Bertrand Russell said “Do not fear to be eccentric in opinion, for every opinion now accepted was once eccentric.” But opinion is one thing, and behavior is another. One’s work may convey a message which is different and odd, but as soon as one behaves differently, it is perceived as unnecessary and strange. Assuming that higher levels of oddity do mean more creative talent and assuming that the eccentricity is not fake (although, the study shows that even fake eccentricity makes art appear more valuable) it is important to point out that eccentricity is not stereotypical only for painters, but writers, scientists, philosophers as well. Basically, for every human endeavor that involves creativity, skill and imagination of a monstrous force.

Our society routinely labels individuals: scientists as “mad” and artists as “eccentric.” For example, there are plenty of scientists who have had quirks in the way they dress, look or talk. Einstein sported a homeless hairstyle, Frida Kahlo a unibrow, Tesla had pigeons for friends, Da Vinci had a wacky fashion sense and wrote backwards. These are all behaviors that might have been viewed in a completely different light had the people not been geniuses who changed the course of history. Could it be then that eccentricity is also a privilege? People seem to brush off someone’s odd behavior if that someone is either rich or a genius. In those cases, eccentricity is expected and thus almost acceptable. As the old saying goes: the poor are crazy, but the rich are merely eccentric.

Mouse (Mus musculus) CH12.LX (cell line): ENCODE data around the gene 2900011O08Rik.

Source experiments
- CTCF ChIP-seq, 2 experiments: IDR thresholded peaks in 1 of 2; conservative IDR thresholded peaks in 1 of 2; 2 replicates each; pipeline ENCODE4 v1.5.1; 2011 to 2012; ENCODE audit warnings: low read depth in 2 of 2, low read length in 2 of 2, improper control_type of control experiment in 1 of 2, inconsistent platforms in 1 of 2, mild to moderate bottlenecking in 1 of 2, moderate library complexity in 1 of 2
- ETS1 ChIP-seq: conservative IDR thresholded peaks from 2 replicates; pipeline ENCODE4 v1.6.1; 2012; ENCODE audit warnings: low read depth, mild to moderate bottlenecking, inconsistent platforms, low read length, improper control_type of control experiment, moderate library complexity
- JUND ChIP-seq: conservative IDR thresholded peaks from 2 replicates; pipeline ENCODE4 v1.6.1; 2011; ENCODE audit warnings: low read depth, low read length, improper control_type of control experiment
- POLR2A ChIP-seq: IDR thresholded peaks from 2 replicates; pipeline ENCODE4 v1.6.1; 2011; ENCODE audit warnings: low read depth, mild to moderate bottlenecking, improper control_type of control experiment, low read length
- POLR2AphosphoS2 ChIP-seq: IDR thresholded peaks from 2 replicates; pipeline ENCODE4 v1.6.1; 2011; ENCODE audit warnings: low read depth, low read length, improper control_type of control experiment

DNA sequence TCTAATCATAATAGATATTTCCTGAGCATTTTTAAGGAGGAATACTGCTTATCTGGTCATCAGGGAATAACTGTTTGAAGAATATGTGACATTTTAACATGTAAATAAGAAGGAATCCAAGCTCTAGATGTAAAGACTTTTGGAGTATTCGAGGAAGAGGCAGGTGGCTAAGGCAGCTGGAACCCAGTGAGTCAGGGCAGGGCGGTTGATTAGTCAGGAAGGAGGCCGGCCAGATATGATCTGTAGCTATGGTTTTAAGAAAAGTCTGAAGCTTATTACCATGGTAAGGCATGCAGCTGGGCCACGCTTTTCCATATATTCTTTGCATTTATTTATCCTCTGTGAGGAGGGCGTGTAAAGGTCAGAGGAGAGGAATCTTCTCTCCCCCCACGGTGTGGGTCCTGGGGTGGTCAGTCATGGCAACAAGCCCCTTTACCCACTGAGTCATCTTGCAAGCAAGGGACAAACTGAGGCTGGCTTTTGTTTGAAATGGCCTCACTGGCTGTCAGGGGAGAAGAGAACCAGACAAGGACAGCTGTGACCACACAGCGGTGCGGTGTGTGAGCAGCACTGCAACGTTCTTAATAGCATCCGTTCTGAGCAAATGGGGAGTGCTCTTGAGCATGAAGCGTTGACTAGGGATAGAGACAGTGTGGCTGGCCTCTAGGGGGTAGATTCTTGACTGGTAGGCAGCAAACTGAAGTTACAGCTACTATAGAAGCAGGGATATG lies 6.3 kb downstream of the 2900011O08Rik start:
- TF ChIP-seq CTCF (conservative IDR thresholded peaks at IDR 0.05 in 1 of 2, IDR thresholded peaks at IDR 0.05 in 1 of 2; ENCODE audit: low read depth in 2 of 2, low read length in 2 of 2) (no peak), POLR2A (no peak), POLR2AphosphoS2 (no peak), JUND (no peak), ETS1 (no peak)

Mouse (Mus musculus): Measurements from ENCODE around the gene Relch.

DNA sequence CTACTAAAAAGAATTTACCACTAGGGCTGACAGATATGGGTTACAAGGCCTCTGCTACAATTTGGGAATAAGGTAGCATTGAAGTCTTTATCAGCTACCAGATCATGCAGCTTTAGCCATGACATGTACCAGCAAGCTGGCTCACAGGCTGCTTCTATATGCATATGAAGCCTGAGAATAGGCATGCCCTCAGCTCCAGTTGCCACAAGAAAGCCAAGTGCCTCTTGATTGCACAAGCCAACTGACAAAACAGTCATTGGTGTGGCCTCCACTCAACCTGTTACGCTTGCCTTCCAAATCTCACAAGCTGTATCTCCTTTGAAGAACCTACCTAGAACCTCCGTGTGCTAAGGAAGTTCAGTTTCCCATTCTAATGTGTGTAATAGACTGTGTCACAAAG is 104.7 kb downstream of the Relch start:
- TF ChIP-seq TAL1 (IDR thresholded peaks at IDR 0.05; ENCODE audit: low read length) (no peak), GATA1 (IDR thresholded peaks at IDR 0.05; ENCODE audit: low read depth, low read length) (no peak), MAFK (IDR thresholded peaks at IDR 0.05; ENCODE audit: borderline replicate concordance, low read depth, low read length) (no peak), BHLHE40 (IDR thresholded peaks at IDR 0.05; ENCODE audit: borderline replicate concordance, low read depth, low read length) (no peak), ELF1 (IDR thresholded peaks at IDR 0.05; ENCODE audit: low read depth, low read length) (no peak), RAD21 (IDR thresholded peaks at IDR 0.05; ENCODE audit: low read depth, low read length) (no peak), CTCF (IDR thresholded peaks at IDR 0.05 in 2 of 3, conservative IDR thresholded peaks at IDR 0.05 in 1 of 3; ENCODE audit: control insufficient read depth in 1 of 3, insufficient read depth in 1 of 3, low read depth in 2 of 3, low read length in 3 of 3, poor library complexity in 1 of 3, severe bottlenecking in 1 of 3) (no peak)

The questions raised by this study dig deep into a number of disciplines, from social psychology and neuroaesthetics to anthropology and art theory. Do stereotypical expectations about art and artists influence both the public’s judgment and the artists’ behavior? Is an artist’s life art on its own? From the perspective of neuroscience, this study is important as it lights the way into new research, connecting art and science on the quest of exploring neural substructures of creative and imaginative thinking.

Finally, it is not a question whether only certain groups and certain professions should be “allowed” to express themselves in an unusual and unconventional way. It is rather a broader question on individuality and freedom. Eccentricity is not and should not be a privilege; it is a trait common to all humans, albeit in different levels and forms. On the scale of 1 to meat dress, how eccentric are you?

Are you a scientist who specializes in neuroscience, cognitive science, or psychology? And have you read a recent peer-reviewed paper that you would like to write about? Please send suggestions to Mind Matters editor Gareth Cook, a Pulitzer prize-winning journalist and regular contributor to NewYorker.com. Gareth is also the series editor of Best American Infographics, and can be reached at garethideas AT gmail dot com or Twitter @garethideas.